Altered plant and nodule development and protein S-nitrosylation in Lotus japonicus mutants deficient in S-nitrosoglutathione reductases

Manuel A Matamoros, Maria C Cutrona, Stefanie Wienkoop, Juan C Begara-Morales, Niels Sandal, Irene Orera, Juan B Barroso, Jens Stougaard, Manuel Becana

Nitric oxide (NO) is a crucial signaling molecule that conveys its bioactivity mainly through protein S-nitrosylation. This is a reversible post-translational modification (PTM) that may affect protein function. S-nitrosoglutathione (GSNO) is a cellular NO reservoir and NO donor in protein S-nitrosylation. The enzyme S-nitrosoglutathione reductase (GSNOR) degrades GSNO, thereby regulating indirectly signaling cascades associated to this PTM. Here the two GSNORs of the legume Lotus japonicus, LjGSNOR1 and LjGSNOR2, have been functionally characterized. The LjGSNOR1 gene is very active in leaves and roots, whereas LjGSNOR2 is highly expressed in nodules. The enzyme activities are regulated in vitro by redox-based PTMs. Reducing conditions and hydrogen sulfide-mediated cysteine persulfidation induced both activities, whereas cysteine oxidation or glutathionylation inhibited them. Ljgsnor1 knockout mutants contained higher levels of S-nitrosothiols. Affinity chromatography and subsequent shotgun proteomics allowed us to identify 19 proteins that are differentially S-nitrosylated in the mutant and the wild-type. These include proteins involved in biotic stress, protein degradation, antioxidant protection and photosynthesis. We propose that, in the mutant plants, deregulated protein S-nitrosylation contributes to developmental alterations, such as growth inhibition, impaired nodulation and delayed flowering and fruiting. Our results highlight the importance of GSNOR function in legume biology.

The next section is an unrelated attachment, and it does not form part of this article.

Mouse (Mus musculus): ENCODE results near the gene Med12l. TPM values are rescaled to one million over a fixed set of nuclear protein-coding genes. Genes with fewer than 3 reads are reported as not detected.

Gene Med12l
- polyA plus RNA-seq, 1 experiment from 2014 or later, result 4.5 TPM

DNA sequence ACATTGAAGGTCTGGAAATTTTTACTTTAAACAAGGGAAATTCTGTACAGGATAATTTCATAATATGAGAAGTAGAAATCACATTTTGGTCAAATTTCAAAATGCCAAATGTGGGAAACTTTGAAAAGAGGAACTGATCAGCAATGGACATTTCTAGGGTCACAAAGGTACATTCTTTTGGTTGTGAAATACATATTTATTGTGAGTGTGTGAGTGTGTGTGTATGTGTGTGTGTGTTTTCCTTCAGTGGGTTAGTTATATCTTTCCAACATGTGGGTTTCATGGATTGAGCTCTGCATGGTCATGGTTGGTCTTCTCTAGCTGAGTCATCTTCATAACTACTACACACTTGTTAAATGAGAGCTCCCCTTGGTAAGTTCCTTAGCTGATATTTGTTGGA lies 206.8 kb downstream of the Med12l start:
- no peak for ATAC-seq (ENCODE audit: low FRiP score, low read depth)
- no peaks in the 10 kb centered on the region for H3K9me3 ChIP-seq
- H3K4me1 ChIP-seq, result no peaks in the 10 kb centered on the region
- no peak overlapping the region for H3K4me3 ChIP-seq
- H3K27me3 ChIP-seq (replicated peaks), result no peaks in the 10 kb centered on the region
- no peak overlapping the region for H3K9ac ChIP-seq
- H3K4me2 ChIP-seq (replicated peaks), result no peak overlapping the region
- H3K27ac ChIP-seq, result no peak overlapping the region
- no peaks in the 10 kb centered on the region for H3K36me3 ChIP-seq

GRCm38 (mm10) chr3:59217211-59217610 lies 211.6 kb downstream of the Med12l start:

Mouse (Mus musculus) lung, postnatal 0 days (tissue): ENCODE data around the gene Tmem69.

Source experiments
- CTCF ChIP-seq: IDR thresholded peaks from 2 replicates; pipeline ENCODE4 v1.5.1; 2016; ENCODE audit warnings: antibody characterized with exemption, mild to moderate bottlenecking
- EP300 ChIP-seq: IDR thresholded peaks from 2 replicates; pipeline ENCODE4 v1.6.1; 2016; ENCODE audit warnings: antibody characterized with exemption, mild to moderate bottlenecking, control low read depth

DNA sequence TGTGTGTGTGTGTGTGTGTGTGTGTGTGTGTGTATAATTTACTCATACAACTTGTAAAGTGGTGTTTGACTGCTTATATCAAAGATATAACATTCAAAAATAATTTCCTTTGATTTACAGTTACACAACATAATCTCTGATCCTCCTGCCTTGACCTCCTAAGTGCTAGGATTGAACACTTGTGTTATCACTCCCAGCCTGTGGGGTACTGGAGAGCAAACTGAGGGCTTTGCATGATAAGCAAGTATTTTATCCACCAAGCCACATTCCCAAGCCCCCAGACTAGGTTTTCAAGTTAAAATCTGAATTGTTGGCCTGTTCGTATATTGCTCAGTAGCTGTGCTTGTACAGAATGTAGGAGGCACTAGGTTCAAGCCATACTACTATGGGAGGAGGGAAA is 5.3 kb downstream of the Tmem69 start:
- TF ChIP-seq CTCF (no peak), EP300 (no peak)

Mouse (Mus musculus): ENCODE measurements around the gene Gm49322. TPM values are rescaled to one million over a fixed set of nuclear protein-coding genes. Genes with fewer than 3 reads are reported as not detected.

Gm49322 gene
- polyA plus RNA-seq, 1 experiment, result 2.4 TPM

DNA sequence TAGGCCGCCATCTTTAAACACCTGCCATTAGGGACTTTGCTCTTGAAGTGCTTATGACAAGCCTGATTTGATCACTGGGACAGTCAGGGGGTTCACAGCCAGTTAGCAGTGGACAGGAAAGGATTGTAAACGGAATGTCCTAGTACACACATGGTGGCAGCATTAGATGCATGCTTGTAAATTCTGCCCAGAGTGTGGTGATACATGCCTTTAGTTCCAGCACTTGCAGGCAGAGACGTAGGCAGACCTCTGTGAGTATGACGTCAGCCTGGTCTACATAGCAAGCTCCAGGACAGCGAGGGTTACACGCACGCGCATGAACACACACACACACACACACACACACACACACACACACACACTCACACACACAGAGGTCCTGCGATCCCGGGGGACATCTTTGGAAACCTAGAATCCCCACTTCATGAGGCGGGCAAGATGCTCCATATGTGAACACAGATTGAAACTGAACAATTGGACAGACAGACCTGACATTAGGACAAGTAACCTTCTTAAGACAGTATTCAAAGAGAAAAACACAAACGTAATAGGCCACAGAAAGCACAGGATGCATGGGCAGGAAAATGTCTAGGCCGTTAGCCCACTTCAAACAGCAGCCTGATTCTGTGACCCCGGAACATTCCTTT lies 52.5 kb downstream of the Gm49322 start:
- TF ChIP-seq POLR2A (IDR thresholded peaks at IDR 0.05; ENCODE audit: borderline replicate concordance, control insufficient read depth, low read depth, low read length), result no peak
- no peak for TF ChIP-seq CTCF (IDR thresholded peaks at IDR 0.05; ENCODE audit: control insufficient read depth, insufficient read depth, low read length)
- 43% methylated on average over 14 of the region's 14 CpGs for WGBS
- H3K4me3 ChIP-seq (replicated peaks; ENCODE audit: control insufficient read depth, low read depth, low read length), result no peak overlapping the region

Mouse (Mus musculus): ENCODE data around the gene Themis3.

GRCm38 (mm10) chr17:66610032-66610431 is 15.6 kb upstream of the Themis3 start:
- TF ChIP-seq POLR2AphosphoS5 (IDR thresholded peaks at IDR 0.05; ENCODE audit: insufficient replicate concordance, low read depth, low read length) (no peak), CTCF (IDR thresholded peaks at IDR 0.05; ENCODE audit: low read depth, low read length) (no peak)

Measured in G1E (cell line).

External organisation(s)
Consejo Superior de Investigaciones Científicas (CSIC), Universidad de Jaén, Aarhus University, Health Sciences Institute in Aragon
Plant and Cell Physiology
Publication date
Peer reviewed
Austrian Fields of Science 2012
106031 Plant physiology, 106037 Proteomics, 106002 Biochemistry
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